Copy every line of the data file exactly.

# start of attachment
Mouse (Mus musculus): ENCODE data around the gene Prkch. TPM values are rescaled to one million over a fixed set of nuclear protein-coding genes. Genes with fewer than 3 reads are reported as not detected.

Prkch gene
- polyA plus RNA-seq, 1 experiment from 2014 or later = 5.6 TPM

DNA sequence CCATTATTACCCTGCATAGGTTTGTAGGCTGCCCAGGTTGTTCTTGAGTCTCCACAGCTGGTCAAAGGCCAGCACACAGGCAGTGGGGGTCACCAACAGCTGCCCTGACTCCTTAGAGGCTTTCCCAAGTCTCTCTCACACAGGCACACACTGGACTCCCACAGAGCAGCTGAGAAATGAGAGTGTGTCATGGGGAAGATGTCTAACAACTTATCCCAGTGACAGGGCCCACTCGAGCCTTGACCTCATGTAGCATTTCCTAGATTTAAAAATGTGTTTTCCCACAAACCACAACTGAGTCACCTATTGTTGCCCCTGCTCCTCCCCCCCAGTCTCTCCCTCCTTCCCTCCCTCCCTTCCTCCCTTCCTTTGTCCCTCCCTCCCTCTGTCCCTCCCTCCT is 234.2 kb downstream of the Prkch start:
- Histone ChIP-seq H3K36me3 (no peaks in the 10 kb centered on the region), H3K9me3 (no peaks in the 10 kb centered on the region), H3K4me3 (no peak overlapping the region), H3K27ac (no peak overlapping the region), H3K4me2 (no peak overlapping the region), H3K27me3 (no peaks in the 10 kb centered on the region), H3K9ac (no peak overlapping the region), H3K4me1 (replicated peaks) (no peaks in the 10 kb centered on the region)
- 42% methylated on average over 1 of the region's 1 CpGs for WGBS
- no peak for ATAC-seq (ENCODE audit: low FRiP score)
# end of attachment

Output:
Mouse (Mus musculus): ENCODE data around the gene Prkch. TPM values are rescaled to one million over a fixed set of nuclear protein-coding genes. Genes with fewer than 3 reads are reported as not detected.

Prkch gene
- polyA plus RNA-seq, 1 experiment from 2014 or later = 5.6 TPM

DNA sequence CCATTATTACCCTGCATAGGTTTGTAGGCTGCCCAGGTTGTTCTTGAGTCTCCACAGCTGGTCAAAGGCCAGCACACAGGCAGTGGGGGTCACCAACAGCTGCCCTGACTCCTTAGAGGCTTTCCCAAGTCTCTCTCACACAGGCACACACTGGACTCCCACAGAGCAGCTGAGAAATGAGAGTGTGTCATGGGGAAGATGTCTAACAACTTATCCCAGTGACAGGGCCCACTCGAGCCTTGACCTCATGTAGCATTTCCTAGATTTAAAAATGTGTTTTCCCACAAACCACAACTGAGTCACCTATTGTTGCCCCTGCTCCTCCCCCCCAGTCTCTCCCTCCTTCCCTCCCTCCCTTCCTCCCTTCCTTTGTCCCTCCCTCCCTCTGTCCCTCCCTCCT is 234.2 kb downstream of the Prkch start:
- Histone ChIP-seq H3K36me3 (no peaks in the 10 kb centered on the region), H3K9me3 (no peaks in the 10 kb centered on the region), H3K4me3 (no peak overlapping the region), H3K27ac (no peak overlapping the region), H3K4me2 (no peak overlapping the region), H3K27me3 (no peaks in the 10 kb centered on the region), H3K9ac (no peak overlapping the region), H3K4me1 (replicated peaks) (no peaks in the 10 kb centered on the region)
- 42% methylated on average over 1 of the region's 1 CpGs for WGBS
- no peak for ATAC-seq (ENCODE audit: low FRiP score)